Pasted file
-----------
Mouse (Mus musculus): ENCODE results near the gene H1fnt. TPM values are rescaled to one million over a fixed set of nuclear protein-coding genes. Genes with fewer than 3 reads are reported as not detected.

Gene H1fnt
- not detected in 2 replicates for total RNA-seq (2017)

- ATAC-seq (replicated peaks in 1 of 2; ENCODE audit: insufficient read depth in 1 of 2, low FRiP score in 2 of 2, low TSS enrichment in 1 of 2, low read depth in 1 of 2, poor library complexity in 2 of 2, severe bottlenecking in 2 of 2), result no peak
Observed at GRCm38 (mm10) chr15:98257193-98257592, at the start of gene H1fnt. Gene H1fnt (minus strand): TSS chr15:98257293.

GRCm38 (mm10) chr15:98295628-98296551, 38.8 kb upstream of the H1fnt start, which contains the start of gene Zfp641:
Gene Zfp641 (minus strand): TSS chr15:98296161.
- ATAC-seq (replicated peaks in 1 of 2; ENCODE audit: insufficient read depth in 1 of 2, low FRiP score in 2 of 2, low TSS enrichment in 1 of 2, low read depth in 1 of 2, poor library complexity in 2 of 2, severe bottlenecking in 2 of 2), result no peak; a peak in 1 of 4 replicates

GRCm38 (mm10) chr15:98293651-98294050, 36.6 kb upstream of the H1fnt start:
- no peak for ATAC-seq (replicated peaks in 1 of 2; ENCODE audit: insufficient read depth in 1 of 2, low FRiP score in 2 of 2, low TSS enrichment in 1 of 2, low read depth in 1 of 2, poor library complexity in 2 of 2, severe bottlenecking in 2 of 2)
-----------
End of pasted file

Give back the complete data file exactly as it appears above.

Mouse (Mus musculus): ENCODE results near the gene H1fnt. TPM values are rescaled to one million over a fixed set of nuclear protein-coding genes. Genes with fewer than 3 reads are reported as not detected.

Gene H1fnt
- not detected in 2 replicates for total RNA-seq (2017)

- ATAC-seq (replicated peaks in 1 of 2; ENCODE audit: insufficient read depth in 1 of 2, low FRiP score in 2 of 2, low TSS enrichment in 1 of 2, low read depth in 1 of 2, poor library complexity in 2 of 2, severe bottlenecking in 2 of 2), result no peak
Observed at GRCm38 (mm10) chr15:98257193-98257592, at the start of gene H1fnt. Gene H1fnt (minus strand): TSS chr15:98257293.

GRCm38 (mm10) chr15:98295628-98296551, 38.8 kb upstream of the H1fnt start, which contains the start of gene Zfp641:
Gene Zfp641 (minus strand): TSS chr15:98296161.
- ATAC-seq (replicated peaks in 1 of 2; ENCODE audit: insufficient read depth in 1 of 2, low FRiP score in 2 of 2, low TSS enrichment in 1 of 2, low read depth in 1 of 2, poor library complexity in 2 of 2, severe bottlenecking in 2 of 2), result no peak; a peak in 1 of 4 replicates

GRCm38 (mm10) chr15:98293651-98294050, 36.6 kb upstream of the H1fnt start:
- no peak for ATAC-seq (replicated peaks in 1 of 2; ENCODE audit: insufficient read depth in 1 of 2, low FRiP score in 2 of 2, low TSS enrichment in 1 of 2, low read depth in 1 of 2, poor library complexity in 2 of 2, severe bottlenecking in 2 of 2)